Why do the Orthodox kiss so much stuff? Because the stuff the Orthodox kiss have addressed them first in personal ways, requiring a response of love. This response starts with kissing, but it doesn’t stop there; it extends throughout Orthodox practices of liturgy and fasting, which gets to a second point that Mama Fred reiterates over and over: the Orthodox don’t seem to have standardized rules about their practices. This feels a bit strange at first because it seems like there are rules everywhere in Mama Fred’s book, beginning with her husband’s desire to transfer to a church that would not apostasize (as he held that the Episcopal Church was doing) and extending into the dietary restrictions of the Great Fast, the rules for painting icons, the need for confession, and the extended meditation toward the end of the book about how important it is to not have ingested anything prior to receiving communion. It is here that the real differences with Latin Catholics come into stark relief: as a point of cultural practice (which means, incidentally, that there is a non-secular way of saying that religion is cultural because it is composed of practices and, to adopt the lingo of Jesuit theorist Michel de Certeau, those practices tell their own stories), regulations for the Orthodox are a matter of erotics, not legality (which, as an aside, is surely what Latin Catholicism at its best is supposed to be about, e.g. ubi caritas et amor Deus ibi est). To be Orthodox is not to conform to a set of practices that have been codified into a code of canon law; it is to throw oneself into a set of practices that come from a conglomeration of traditions that may result in a variety of ways of doing Orthodoxy depending on one’s spiritual father, bishop, and church. Confession, for example, with Father Gregory and Father Orestes are so similar but so different because the practice of confession is about how your priest asks you to confess. It’s intensely personal, generated out of a desire to practice Orthodox Christianity as a way of life, and therefore born out of eros, which – for all of Latin Catholicism’s claims to be an erotic religion, though its erotics are constantly in tension with its drive to legalize and centralize – makes Orthodox Christianity and its mish-mash of cultural practices the paragon of erotic religion.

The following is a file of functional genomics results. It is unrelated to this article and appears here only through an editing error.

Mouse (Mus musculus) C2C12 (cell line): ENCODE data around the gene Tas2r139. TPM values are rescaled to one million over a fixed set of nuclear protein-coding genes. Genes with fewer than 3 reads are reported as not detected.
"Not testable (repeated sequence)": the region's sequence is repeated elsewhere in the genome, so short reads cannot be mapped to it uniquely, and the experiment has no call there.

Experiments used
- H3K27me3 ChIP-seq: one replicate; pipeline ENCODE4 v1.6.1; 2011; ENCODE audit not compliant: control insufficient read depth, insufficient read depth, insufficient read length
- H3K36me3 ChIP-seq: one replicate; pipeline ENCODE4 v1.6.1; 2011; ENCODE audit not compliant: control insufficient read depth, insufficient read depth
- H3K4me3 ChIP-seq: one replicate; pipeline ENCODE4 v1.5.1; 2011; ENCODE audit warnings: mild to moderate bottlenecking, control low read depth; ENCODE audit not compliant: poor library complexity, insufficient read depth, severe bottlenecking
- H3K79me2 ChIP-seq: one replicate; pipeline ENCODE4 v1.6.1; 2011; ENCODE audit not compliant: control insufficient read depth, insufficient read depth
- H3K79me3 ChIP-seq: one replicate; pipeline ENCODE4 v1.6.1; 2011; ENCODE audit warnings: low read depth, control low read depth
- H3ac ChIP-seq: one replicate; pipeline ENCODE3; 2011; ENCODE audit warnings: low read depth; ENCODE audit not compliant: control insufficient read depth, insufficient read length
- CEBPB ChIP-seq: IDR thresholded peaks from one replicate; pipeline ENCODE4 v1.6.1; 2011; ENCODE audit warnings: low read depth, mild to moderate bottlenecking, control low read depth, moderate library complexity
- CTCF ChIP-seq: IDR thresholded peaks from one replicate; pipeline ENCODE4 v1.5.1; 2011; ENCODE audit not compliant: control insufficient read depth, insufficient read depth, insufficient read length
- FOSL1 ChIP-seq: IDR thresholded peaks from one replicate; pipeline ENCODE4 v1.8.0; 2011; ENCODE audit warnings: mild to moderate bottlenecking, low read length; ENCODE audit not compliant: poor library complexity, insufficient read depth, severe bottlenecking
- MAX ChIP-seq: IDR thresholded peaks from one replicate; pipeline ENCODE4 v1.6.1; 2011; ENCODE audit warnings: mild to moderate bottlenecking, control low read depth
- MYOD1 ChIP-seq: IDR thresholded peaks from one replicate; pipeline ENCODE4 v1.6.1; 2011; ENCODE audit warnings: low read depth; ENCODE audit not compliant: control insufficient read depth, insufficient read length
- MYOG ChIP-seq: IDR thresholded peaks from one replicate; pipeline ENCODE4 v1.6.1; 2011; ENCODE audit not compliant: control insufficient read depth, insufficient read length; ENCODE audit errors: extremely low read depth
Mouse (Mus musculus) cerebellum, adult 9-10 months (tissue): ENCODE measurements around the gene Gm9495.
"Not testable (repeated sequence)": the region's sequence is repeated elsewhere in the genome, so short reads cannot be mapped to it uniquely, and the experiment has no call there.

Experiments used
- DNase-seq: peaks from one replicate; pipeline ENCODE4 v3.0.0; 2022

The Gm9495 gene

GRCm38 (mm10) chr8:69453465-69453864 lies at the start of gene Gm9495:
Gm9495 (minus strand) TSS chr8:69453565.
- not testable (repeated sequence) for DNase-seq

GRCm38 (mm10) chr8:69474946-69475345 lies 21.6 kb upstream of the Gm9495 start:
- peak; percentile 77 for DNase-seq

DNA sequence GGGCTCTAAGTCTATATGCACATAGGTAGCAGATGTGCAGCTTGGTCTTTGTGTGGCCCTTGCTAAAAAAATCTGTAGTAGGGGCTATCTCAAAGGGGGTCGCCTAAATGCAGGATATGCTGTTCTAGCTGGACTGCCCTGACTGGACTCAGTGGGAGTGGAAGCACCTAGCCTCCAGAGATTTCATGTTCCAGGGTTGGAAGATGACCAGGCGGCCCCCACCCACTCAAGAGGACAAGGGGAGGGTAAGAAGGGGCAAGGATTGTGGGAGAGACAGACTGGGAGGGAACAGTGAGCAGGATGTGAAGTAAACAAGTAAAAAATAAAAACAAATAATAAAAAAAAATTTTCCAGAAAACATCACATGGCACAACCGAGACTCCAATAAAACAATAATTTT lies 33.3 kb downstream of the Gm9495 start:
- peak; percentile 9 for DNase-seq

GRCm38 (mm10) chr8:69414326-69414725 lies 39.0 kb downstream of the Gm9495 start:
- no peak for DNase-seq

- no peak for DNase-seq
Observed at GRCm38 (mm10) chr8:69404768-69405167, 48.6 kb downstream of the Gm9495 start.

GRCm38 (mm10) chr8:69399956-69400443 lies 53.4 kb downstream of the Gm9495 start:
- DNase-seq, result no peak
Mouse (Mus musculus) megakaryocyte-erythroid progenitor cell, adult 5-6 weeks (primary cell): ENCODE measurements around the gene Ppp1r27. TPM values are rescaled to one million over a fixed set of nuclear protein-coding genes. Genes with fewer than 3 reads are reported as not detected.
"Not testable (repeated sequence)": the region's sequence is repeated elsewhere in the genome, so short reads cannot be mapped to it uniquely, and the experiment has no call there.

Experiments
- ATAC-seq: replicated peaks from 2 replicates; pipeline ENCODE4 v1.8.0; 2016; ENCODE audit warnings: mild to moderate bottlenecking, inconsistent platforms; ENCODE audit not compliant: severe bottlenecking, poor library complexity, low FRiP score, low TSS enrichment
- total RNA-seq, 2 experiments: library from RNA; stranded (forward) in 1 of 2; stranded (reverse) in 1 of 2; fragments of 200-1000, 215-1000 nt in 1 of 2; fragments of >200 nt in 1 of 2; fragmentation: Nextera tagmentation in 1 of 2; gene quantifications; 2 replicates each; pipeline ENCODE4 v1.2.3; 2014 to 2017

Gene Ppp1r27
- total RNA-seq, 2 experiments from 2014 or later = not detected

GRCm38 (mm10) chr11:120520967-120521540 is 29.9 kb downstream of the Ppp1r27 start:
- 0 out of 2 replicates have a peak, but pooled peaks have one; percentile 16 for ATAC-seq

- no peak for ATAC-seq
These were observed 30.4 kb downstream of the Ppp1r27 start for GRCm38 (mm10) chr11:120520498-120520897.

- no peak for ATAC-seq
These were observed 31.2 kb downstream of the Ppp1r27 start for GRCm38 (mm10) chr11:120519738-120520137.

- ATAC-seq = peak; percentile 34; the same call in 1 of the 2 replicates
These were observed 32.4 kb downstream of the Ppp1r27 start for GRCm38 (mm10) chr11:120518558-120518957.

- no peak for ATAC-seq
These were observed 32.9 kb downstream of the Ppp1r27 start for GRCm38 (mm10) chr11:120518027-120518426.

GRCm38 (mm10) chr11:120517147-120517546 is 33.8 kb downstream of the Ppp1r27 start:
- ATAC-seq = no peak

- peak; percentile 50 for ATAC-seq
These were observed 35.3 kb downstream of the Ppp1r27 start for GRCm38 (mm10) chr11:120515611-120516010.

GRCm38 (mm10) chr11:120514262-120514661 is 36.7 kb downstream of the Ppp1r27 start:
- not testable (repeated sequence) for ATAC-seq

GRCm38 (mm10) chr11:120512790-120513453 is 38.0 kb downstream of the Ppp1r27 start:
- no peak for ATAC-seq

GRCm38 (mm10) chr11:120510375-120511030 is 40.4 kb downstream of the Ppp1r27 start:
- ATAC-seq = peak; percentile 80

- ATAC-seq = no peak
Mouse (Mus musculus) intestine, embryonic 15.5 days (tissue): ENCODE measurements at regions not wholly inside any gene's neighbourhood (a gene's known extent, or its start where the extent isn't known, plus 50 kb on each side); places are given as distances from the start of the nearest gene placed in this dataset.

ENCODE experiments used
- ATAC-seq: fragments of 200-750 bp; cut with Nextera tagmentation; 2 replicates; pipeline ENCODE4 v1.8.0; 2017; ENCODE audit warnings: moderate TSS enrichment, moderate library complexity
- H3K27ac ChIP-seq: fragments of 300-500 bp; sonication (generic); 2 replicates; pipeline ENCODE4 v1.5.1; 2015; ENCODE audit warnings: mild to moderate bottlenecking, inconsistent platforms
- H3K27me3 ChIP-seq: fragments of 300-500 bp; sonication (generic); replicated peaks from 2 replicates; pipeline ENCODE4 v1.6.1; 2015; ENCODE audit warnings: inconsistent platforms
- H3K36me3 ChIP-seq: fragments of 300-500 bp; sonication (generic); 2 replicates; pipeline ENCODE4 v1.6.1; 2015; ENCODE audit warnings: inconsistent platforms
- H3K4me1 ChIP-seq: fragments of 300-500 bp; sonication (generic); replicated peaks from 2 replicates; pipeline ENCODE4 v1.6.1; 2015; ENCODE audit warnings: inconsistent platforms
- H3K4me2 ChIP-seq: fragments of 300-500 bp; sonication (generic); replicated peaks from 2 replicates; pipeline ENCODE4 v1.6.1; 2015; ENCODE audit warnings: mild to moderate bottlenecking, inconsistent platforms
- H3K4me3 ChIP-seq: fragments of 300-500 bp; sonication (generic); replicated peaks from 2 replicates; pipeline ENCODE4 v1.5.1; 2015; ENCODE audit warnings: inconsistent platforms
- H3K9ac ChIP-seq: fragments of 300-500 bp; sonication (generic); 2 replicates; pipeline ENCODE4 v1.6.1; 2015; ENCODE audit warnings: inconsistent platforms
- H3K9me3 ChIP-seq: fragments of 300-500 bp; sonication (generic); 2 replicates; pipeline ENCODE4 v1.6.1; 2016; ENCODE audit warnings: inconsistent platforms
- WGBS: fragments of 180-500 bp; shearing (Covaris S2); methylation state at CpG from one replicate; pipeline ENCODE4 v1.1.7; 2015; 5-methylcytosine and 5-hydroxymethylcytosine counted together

Perhaps this is where the multicultural beauty of Holy Cross Antiochian Orthodox Mission also becomes clear; the mission is situated within the religious pluralism of suburban Baltimore, but it also makes no secret of promiscuously adopting all sorts of Orthodox cultures: Russian, Greek, Syrian, Bulgarian, Romanian, Kyivian, Galician. What might be striking for an Orthodox reader of Facing East is how promiscuous the former Episcopal members of Holy Cross are, doing tones in Russian, Romanian, and Greek (whatever sounds better) and singing nativity carols in Ukrainian, Carpatho-Russian, and Romanian too. Saints of all ethnicities are venerated, foods from Greek and Russian traditions are served during the fasts and the feasts, and one Greek Orthodox member keeps shouting, ‘Axios!’ at the wrong times. What is so Antiochian about all of this? Nothing, and that is the point: in some ways, Holy Cross is the American Orthodox dream, a site where all the Orthodox churches come together in a multicultural mishmash of local orthodoxies.